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Katherine Wright, Pharmaceutical Patent Attorney at Adamson Jones

Determining the best time to file a patent application is one of the first and sometimes one of the most difficult questions that patent applicants face, and its importance should not be overlooked.

Two criteria which a patent application must meet are novelty (the invention is not made public before the application is filed) and sufficiency (the application would enable a person skilled in the technical field to practise the invention). When filing a patent application, a balance must be found between filing earlier, when adequate data to ensure sufficiency may not be available, and filing later, when more data is available but there is a greater risk that a third party will have got there first.

The risks of filing a patent application too early have recently been highlighted in Regeneron v Kymab & Novo Nordisk [2018] EWCA Civ 671.

Regeneron’s European patents EP1360287 and EP2264163 relate to transgenic mice that produce partially humanised monoclonal antibodies. Monoclonal antibodies are widely used for the treatment of an extensive range of diseases, including cancer and autoimmune diseases. Regeneron developed a method for developing humanised antibodies using transgenic mice in which parts of the mouse genes are replaced with the equivalent parts of the human genes. This technology became the basis for Regeneron’s commercially successful VelocImmune technology.

During an attempt to enforce their patents against an alleged infringement by Kymab and Novo Nordisk, it became clear from expert evidence that the method of carrying out the invention taught in Regeneron’s patents would not work as described. This might have occurred because the method had not been confirmed by experiment before the patent application was filed, for example. The High Court found that Regeneron’s patents did not enable the invention to be put into practice and found the patents invalid for lack of sufficiency.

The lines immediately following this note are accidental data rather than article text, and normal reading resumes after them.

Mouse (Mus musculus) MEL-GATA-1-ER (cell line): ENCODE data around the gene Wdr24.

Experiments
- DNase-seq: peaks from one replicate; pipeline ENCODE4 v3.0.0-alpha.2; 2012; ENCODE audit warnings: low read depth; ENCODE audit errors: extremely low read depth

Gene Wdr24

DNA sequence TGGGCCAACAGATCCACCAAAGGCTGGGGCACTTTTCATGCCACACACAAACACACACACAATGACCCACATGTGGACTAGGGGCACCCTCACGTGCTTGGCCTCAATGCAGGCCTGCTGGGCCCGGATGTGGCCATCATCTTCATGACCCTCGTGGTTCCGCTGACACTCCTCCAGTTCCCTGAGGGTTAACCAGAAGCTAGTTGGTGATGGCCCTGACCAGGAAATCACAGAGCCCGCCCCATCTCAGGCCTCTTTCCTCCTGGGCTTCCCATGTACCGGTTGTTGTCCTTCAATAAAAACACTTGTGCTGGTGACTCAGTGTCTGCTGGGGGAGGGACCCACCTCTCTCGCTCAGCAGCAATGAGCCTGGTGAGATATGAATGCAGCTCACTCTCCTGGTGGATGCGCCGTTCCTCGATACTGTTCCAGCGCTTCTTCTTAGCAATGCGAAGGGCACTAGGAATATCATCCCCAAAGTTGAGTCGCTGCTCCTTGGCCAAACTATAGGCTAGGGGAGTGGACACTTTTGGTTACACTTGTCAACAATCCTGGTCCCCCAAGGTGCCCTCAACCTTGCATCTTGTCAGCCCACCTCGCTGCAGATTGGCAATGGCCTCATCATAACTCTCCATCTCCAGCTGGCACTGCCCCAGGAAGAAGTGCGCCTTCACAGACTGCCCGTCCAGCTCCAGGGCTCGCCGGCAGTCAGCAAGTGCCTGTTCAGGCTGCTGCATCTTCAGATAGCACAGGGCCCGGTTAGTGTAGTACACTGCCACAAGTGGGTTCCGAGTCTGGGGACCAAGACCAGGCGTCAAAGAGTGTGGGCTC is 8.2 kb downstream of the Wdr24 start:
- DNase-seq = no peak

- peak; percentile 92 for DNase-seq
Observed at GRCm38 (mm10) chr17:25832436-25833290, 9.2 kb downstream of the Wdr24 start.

Regeneron appealed, arguing that the patents were sufficient as the described method could be used if several adjustments were made, and these adjustments would have been common general knowledge for a person working in this field at the filing date of Regeneron’s patents. The Court of Appeal agreed, and decided that a skilled team would have found it obvious and technically feasible to modify the described method as indicated. The Court therefore found Regeneron’s patents sufficient.

Regeneron were fortunate in that the deficiencies in their described method could be rectified using knowledge commonly available at the filing date, but this is likely to be a rare circumstance for technical processes that have not been confirmed by experiment before a patent application was filed.

While it is certainly desirable to file a patent application as early as possible, it is nevertheless advisable to delay filing until you are in a position to describe a specific method for putting the invention into effect that you know works, together with evidential data to support a claimed chemical or biological effect, if appropriate.